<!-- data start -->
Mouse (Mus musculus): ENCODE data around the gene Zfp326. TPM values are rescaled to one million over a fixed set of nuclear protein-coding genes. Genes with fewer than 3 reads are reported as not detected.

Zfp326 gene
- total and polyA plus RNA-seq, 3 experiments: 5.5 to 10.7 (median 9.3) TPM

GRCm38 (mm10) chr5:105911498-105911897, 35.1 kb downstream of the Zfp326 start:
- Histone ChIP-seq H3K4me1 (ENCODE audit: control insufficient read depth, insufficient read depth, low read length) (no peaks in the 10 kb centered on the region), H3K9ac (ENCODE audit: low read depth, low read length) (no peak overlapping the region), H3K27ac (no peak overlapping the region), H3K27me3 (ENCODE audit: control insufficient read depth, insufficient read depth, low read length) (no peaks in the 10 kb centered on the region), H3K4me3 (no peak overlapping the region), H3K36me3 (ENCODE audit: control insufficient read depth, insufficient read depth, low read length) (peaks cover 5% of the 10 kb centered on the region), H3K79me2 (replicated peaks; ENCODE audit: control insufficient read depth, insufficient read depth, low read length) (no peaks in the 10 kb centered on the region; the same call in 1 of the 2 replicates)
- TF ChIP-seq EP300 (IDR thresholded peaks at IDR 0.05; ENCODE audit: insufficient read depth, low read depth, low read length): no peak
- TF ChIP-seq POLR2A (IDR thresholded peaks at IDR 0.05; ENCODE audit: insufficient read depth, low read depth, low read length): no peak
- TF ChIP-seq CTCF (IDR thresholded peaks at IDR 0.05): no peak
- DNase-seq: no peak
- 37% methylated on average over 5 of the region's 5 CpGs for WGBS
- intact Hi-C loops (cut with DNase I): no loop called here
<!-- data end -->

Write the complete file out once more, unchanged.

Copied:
Mouse (Mus musculus): ENCODE data around the gene Zfp326. TPM values are rescaled to one million over a fixed set of nuclear protein-coding genes. Genes with fewer than 3 reads are reported as not detected.

Zfp326 gene
- total and polyA plus RNA-seq, 3 experiments: 5.5 to 10.7 (median 9.3) TPM

GRCm38 (mm10) chr5:105911498-105911897, 35.1 kb downstream of the Zfp326 start:
- Histone ChIP-seq H3K4me1 (ENCODE audit: control insufficient read depth, insufficient read depth, low read length) (no peaks in the 10 kb centered on the region), H3K9ac (ENCODE audit: low read depth, low read length) (no peak overlapping the region), H3K27ac (no peak overlapping the region), H3K27me3 (ENCODE audit: control insufficient read depth, insufficient read depth, low read length) (no peaks in the 10 kb centered on the region), H3K4me3 (no peak overlapping the region), H3K36me3 (ENCODE audit: control insufficient read depth, insufficient read depth, low read length) (peaks cover 5% of the 10 kb centered on the region), H3K79me2 (replicated peaks; ENCODE audit: control insufficient read depth, insufficient read depth, low read length) (no peaks in the 10 kb centered on the region; the same call in 1 of the 2 replicates)
- TF ChIP-seq EP300 (IDR thresholded peaks at IDR 0.05; ENCODE audit: insufficient read depth, low read depth, low read length): no peak
- TF ChIP-seq POLR2A (IDR thresholded peaks at IDR 0.05; ENCODE audit: insufficient read depth, low read depth, low read length): no peak
- TF ChIP-seq CTCF (IDR thresholded peaks at IDR 0.05): no peak
- DNase-seq: no peak
- 37% methylated on average over 5 of the region's 5 CpGs for WGBS
- intact Hi-C loops (cut with DNase I): no loop called here